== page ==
By Dr. Susan B. Krevoy


Attachment is the bond that develops between a mother and child over time as a result of consistent, appropriate, reliable caretaking. The child grows up feeling secure and protected and is able to acquire the necessary emotional, cognitive and psychological skills that will aid in the development of a strong sense of self. What happens when you don’t develop a sense of a secure base in childhood? When you don’t develop a sense of trust that the important people in your life will be there when you need them?

Although it is not the only problem, most eating disorder patients I have worked with have some sort of attachment difficulty. They have not experienced their early attachment figure as accessible, trustworthy and responsive to their needs. Anxious or avoidant attachment develops from their repeated experiences of inconsistent caretaking and it interferes with feeling safe in relationships with others.

The deprivation of this early attachment relationship is expressed through the disruption in their eating pattern. Eating disorder patients frequently feel they cannot rely on human beings to fulfill their needs. Rather, these patients become attached to food and disordered eating to fulfill these needs. Whether it be not eating, binge eating, or compulsive overeating, the person uses food rather than people to meet their needs in order to avoid the repetition of the earlier shame, disappointment, frustration and or emotional abuse.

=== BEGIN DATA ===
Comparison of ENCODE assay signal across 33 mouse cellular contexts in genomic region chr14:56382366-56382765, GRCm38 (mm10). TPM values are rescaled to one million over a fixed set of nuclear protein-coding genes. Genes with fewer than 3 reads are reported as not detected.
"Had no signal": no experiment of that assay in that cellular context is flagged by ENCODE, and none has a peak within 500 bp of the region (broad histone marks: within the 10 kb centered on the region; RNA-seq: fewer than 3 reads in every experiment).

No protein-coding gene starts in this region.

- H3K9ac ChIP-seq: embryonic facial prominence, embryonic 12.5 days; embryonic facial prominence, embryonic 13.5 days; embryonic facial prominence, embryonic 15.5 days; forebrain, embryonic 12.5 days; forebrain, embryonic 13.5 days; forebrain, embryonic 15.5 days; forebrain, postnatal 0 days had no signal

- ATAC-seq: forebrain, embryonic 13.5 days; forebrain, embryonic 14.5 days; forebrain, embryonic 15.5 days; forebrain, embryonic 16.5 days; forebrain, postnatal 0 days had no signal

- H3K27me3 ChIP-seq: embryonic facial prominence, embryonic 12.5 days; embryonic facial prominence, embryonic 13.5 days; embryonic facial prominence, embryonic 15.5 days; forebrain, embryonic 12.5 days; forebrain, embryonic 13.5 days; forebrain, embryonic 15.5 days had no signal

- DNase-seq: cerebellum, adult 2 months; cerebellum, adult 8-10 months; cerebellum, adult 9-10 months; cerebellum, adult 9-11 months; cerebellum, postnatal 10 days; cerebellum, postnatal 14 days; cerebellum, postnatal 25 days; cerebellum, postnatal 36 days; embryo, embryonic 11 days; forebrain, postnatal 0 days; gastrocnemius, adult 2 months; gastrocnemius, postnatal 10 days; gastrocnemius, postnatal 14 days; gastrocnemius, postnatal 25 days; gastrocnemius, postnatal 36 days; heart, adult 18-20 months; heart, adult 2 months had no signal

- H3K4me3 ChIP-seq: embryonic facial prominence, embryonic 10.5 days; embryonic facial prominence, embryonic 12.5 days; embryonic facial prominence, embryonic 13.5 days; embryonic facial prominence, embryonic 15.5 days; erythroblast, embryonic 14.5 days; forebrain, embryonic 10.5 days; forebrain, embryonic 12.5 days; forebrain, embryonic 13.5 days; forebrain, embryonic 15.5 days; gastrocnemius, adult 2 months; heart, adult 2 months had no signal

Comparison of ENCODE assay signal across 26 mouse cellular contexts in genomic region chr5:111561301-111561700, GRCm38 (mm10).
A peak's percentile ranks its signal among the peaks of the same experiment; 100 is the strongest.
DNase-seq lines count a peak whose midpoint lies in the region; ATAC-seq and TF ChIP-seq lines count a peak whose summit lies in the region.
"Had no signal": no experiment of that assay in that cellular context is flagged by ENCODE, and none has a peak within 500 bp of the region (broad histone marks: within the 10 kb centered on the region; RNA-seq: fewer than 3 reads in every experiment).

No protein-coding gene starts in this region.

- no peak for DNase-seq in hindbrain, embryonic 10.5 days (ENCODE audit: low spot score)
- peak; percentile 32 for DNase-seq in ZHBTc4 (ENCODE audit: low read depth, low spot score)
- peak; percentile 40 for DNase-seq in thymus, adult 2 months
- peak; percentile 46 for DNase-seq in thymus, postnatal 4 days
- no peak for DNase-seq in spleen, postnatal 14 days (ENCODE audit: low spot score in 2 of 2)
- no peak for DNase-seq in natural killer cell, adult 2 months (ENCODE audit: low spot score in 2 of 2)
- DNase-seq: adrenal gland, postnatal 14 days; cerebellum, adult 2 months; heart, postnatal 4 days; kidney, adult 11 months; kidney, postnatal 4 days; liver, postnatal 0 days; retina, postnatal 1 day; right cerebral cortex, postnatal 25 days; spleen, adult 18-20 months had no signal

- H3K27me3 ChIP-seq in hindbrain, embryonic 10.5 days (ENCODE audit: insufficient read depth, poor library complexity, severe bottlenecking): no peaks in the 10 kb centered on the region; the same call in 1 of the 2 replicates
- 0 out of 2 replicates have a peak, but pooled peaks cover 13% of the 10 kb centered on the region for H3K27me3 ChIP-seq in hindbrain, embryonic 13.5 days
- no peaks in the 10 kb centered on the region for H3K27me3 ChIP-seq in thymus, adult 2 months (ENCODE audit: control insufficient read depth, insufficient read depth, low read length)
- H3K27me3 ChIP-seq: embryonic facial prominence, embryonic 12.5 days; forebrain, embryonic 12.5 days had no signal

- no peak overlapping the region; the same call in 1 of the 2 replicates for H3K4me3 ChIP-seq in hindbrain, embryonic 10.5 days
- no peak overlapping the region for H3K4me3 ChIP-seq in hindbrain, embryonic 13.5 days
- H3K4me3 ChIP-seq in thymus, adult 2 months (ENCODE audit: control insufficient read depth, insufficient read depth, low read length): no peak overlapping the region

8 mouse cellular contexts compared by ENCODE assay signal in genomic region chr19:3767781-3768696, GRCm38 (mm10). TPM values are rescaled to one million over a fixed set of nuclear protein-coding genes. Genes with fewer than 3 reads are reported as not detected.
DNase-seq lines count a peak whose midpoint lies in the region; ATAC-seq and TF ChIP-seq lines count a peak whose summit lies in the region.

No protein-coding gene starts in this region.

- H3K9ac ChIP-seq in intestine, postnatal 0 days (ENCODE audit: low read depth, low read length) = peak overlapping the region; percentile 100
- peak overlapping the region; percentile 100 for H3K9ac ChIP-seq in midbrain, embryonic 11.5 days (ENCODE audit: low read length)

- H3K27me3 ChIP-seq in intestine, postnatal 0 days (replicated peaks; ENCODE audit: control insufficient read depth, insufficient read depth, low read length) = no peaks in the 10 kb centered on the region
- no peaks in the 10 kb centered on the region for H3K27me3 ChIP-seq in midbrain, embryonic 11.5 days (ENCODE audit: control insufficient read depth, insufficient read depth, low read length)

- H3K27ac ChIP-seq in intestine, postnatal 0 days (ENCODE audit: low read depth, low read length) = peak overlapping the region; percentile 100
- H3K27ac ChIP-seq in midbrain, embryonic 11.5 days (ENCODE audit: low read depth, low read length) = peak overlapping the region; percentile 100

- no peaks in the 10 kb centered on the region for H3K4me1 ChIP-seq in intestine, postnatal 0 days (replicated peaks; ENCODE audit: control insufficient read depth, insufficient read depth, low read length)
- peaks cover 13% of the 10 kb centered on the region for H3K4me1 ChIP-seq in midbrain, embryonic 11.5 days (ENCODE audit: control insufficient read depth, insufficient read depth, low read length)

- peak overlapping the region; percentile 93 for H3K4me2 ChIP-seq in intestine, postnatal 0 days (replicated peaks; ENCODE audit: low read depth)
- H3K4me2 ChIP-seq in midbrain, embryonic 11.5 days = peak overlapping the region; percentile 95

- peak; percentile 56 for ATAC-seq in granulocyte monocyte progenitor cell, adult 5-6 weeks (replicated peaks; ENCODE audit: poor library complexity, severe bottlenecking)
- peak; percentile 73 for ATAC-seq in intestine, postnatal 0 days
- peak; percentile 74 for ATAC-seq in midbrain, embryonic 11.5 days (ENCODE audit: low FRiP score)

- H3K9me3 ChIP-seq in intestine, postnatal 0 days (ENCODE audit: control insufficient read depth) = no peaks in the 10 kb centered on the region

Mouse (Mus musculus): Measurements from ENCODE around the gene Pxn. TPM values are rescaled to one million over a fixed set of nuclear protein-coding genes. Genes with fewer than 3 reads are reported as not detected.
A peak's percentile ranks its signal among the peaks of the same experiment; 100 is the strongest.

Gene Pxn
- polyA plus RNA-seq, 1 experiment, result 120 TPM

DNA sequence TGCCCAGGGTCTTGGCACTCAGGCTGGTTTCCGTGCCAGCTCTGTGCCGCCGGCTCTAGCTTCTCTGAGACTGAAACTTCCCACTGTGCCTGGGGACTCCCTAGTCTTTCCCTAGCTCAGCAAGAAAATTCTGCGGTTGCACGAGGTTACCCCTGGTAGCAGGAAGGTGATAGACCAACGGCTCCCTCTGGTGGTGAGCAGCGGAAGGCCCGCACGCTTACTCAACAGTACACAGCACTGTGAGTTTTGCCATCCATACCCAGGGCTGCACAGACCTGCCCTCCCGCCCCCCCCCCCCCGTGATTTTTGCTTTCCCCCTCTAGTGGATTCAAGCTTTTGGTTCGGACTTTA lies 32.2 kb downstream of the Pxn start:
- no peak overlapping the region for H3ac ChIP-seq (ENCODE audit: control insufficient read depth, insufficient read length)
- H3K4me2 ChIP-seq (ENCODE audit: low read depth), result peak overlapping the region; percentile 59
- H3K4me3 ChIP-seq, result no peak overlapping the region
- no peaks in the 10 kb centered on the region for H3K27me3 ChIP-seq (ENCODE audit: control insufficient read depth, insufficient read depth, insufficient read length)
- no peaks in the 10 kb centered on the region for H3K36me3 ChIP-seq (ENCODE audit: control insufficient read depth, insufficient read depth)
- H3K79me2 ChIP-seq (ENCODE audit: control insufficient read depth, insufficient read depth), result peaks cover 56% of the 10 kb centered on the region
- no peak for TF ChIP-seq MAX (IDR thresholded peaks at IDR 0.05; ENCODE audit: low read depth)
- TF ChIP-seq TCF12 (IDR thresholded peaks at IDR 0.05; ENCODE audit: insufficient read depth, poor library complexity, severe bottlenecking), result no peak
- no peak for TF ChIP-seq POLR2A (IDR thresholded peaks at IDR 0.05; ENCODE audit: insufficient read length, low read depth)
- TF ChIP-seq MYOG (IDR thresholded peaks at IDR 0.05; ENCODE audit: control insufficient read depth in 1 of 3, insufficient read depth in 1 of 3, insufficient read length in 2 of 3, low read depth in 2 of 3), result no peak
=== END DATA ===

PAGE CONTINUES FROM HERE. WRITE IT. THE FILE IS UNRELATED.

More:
For one anorexic, she felt superior because she did not “need” food. That is, she defended against how needy she felt and the low self-esteem that accompanied the neediness. A bulimic patient I worked with felt food was her best friend, the one she could rely on to comfort and soothe herself when she felt badly.

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